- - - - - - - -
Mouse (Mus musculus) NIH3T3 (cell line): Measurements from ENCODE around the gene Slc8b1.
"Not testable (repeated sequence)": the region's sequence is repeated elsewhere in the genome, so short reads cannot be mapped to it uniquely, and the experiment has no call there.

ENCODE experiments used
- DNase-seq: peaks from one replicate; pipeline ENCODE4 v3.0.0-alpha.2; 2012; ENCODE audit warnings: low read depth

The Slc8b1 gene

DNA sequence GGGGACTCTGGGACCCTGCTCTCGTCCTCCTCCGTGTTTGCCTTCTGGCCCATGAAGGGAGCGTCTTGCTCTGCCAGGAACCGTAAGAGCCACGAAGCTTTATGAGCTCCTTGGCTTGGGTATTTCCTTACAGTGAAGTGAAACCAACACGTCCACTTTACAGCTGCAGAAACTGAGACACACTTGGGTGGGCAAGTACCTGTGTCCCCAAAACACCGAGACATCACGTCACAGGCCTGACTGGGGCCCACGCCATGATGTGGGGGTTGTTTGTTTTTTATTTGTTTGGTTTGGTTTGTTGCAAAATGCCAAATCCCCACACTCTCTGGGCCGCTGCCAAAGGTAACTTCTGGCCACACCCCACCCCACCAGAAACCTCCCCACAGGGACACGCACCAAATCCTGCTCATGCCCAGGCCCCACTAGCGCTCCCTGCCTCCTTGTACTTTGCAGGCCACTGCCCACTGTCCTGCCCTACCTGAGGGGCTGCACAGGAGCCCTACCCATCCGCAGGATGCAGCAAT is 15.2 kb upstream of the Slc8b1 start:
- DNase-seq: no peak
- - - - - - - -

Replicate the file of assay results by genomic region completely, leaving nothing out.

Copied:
Mouse (Mus musculus) NIH3T3 (cell line): Measurements from ENCODE around the gene Slc8b1.
"Not testable (repeated sequence)": the region's sequence is repeated elsewhere in the genome, so short reads cannot be mapped to it uniquely, and the experiment has no call there.

ENCODE experiments used
- DNase-seq: peaks from one replicate; pipeline ENCODE4 v3.0.0-alpha.2; 2012; ENCODE audit warnings: low read depth

The Slc8b1 gene

DNA sequence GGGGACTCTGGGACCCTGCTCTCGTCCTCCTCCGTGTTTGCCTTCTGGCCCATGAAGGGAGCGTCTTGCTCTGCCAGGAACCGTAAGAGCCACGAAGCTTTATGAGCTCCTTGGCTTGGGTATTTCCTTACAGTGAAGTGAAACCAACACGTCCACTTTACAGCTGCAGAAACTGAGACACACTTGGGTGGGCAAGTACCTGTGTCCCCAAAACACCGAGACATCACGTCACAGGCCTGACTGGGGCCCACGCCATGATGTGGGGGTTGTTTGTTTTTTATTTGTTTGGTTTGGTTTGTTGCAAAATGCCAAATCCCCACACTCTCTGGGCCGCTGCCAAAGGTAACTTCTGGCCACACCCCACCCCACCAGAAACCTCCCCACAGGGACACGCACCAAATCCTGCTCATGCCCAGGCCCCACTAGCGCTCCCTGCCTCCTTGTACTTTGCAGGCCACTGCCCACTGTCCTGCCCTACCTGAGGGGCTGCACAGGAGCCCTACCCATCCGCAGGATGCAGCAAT is 15.2 kb upstream of the Slc8b1 start:
- DNase-seq: no peak